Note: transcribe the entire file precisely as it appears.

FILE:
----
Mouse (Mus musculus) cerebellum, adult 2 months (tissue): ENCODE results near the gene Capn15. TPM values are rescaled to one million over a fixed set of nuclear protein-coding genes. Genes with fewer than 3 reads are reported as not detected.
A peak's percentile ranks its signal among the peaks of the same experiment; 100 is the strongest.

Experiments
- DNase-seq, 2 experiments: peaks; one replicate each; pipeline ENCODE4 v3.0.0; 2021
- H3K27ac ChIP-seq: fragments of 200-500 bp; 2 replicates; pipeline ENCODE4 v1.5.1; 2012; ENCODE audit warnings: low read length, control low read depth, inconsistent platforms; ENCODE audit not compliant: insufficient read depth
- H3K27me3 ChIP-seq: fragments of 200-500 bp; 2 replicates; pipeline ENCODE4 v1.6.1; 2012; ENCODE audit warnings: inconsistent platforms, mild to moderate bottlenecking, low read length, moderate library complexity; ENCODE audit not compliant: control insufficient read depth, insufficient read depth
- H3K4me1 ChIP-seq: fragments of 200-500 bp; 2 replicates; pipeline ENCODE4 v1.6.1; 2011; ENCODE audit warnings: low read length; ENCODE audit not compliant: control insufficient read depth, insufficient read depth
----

Mouse (Mus musculus) cerebellum, adult 2 months (tissue): ENCODE results near the gene Capn15. TPM values are rescaled to one million over a fixed set of nuclear protein-coding genes. Genes with fewer than 3 reads are reported as not detected.
A peak's percentile ranks its signal among the peaks of the same experiment; 100 is the strongest.

Experiments
- DNase-seq, 2 experiments: peaks; one replicate each; pipeline ENCODE4 v3.0.0; 2021
- H3K27ac ChIP-seq: fragments of 200-500 bp; 2 replicates; pipeline ENCODE4 v1.5.1; 2012; ENCODE audit warnings: low read length, control low read depth, inconsistent platforms; ENCODE audit not compliant: insufficient read depth
- H3K27me3 ChIP-seq: fragments of 200-500 bp; 2 replicates; pipeline ENCODE4 v1.6.1; 2012; ENCODE audit warnings: inconsistent platforms, mild to moderate bottlenecking, low read length, moderate library complexity; ENCODE audit not compliant: control insufficient read depth, insufficient read depth
- H3K4me1 ChIP-seq: fragments of 200-500 bp; 2 replicates; pipeline ENCODE4 v1.6.1; 2011; ENCODE audit warnings: low read length; ENCODE audit not compliant: control insufficient read depth, insufficient read depth